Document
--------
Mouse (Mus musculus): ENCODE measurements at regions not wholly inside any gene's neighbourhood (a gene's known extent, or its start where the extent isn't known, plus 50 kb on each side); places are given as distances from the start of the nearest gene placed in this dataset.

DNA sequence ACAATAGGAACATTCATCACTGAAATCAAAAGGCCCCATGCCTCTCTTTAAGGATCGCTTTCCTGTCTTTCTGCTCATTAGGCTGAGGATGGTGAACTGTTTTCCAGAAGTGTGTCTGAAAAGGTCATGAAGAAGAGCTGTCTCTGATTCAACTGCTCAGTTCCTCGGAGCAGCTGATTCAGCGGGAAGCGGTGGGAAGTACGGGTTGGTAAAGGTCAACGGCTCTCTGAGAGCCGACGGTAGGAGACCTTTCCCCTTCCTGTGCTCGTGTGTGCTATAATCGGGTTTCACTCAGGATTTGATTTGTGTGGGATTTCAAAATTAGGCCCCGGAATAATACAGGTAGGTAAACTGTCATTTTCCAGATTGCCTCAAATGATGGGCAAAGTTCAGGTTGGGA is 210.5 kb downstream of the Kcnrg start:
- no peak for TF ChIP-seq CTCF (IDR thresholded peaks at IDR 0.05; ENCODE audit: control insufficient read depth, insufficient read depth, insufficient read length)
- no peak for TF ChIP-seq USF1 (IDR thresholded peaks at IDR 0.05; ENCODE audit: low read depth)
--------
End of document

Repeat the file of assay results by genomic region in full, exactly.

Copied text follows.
Mouse (Mus musculus): ENCODE measurements at regions not wholly inside any gene's neighbourhood (a gene's known extent, or its start where the extent isn't known, plus 50 kb on each side); places are given as distances from the start of the nearest gene placed in this dataset.

DNA sequence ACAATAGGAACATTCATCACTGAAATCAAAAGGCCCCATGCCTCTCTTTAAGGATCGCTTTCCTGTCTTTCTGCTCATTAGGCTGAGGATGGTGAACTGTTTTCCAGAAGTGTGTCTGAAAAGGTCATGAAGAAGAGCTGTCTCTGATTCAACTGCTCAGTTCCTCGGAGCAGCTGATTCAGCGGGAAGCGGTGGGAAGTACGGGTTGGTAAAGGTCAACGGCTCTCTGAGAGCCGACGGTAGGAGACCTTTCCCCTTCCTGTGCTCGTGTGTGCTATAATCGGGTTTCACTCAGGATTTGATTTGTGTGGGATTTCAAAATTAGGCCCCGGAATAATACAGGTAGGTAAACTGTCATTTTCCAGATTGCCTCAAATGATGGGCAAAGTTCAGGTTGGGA is 210.5 kb downstream of the Kcnrg start:
- no peak for TF ChIP-seq CTCF (IDR thresholded peaks at IDR 0.05; ENCODE audit: control insufficient read depth, insufficient read depth, insufficient read length)
- no peak for TF ChIP-seq USF1 (IDR thresholded peaks at IDR 0.05; ENCODE audit: low read depth)